This curse changes us mentally, I firmly believe this, and we don't rationalize as we used to. We feel lonely most of the time, we are jealous and feel just plain feel bad because we can't have normal relationships. We see that our spouse still has a semi-normal relationships out side of us. We used to think this was ok, but now it makes us feel guilty and ashamed about what we no longer can do.

We are closed in, lonely and anxious about life in general. The human mind is not conditioned for any of this.

Rant over....I tried to sugar coat this as much as possible.
 

affected

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I've been out gardening for a few hours now and I've been pondering, and reflecting, on what you have brought up Vince.

Disclaimer: I'm just a girl in the bushland of Australia, I'm not expert on anything, I can be wrong on anything. I just feel the need to say this at the start.

Vince, your feelings are so totally justified. You are so right - human touch is one of the most important things there is. I've watched people who care for a disabled person who is either their adult child, or they are a hired person. The difference that is apparent when you see those small things is huge. A touch on the hand, shoulder, head or knee only takes a moment but conveys such a huge amount of information - acceptance and love. That is what every human being craves most of all IMHO - to be accepted and loved.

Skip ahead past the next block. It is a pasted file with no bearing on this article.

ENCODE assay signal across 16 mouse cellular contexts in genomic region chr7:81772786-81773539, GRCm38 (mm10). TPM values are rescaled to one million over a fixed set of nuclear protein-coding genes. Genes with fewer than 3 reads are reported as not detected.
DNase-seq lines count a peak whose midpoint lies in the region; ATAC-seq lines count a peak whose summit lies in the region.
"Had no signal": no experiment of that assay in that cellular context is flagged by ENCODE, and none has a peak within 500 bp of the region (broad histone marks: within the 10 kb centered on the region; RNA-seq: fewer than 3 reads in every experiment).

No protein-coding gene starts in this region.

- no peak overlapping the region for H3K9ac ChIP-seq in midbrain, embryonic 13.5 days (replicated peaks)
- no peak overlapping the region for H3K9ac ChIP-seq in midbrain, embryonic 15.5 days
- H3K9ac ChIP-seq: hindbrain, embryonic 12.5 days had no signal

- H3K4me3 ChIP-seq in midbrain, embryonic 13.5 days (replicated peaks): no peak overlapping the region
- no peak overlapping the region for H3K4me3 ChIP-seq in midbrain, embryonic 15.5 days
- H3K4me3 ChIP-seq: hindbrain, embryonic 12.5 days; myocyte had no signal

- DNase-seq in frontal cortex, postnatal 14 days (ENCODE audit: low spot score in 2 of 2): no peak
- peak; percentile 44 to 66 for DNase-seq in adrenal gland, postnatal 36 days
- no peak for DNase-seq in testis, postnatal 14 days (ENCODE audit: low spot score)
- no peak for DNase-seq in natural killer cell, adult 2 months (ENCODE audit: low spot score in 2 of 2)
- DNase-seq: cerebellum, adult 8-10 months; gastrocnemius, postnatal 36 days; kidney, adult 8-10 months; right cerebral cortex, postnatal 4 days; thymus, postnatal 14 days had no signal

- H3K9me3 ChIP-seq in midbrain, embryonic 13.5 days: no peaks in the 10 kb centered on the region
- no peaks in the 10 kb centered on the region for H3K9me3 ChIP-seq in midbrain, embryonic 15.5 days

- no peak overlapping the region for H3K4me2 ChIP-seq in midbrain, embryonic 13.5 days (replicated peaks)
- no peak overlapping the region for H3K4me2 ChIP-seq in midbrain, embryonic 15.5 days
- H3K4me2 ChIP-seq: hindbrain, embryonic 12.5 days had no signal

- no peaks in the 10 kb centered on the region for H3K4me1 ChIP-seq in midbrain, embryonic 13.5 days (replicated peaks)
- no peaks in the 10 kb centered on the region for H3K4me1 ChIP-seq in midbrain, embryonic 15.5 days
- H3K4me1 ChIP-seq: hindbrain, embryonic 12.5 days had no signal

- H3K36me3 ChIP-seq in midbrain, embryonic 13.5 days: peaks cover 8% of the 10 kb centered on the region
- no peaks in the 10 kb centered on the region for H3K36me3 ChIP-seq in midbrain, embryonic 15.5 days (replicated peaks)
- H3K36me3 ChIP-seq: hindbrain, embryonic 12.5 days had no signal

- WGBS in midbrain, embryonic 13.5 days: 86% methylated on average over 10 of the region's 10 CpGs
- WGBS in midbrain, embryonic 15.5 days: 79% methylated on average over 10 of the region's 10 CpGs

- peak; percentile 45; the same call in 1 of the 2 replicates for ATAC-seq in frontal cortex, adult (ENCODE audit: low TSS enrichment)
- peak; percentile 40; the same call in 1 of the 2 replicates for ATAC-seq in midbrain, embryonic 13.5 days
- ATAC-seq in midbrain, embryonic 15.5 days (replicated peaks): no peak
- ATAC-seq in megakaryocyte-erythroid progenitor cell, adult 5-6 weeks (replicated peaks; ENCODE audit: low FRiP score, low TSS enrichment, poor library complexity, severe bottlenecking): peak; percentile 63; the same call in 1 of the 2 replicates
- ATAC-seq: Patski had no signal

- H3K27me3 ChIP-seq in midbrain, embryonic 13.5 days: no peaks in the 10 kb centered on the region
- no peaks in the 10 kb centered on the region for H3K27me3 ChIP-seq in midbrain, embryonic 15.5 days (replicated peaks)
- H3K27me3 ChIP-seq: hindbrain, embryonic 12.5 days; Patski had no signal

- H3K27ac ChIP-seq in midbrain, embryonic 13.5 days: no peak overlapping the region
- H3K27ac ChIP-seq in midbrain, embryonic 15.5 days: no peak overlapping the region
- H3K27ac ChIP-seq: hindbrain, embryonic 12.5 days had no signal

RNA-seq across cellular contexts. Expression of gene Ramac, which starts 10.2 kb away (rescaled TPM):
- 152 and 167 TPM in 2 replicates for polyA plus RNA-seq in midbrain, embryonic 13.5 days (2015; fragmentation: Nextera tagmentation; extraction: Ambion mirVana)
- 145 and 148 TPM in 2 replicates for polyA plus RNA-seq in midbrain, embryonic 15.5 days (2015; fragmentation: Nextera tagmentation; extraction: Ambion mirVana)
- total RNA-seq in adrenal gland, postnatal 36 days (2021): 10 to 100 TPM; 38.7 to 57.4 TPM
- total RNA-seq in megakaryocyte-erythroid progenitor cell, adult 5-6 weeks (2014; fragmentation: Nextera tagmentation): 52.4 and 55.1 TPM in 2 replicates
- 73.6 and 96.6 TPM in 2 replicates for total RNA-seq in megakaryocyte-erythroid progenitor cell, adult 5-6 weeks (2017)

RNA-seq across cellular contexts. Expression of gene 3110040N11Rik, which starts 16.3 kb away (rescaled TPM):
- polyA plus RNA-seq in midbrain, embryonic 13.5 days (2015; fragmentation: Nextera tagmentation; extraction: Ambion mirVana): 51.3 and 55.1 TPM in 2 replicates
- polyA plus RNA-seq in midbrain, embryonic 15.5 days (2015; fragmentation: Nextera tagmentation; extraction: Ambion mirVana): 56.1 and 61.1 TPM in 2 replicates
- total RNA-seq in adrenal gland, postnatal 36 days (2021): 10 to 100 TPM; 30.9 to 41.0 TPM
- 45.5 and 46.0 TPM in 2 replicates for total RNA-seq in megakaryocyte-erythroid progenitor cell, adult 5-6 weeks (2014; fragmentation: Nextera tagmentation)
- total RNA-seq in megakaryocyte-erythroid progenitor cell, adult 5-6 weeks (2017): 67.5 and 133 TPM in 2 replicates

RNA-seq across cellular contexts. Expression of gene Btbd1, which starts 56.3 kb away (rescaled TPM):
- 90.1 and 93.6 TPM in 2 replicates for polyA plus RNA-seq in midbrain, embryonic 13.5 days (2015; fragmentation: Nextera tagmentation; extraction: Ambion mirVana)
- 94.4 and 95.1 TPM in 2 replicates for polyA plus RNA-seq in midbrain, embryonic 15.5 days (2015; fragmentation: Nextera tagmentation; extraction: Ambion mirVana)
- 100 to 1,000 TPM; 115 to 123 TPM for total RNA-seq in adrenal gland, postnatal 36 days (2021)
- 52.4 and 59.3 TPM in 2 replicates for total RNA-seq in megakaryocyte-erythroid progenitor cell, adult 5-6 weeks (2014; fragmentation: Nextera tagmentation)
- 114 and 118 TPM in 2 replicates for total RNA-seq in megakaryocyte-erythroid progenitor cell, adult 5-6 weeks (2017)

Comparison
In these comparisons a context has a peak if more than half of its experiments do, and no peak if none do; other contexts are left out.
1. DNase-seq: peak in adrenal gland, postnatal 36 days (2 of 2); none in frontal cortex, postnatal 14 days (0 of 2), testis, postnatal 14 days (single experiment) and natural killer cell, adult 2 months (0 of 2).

Now the bit that is really hard for me to write as it kept coming back to me this way when I was thinking about it the past few hours. I kept thinking that your wife sounds like she is emotionally overwhelmed by both knowing the disease is robbing her of you and what you both had, and with being a CALS. She may feel like her well is completely dry. This has nothing to do with fault or blame, but with what dealing with this disease can do. Then there are all the emotions of grief that we all feel including anger and despair. CALS often feel like they just can't do enough because they can't stop the monster from doing what it will. No matter how high a level of care they provide, their PALS is going to continue to deteriorate and is going to die. The frustration and even guilt a CALS can feel is deep.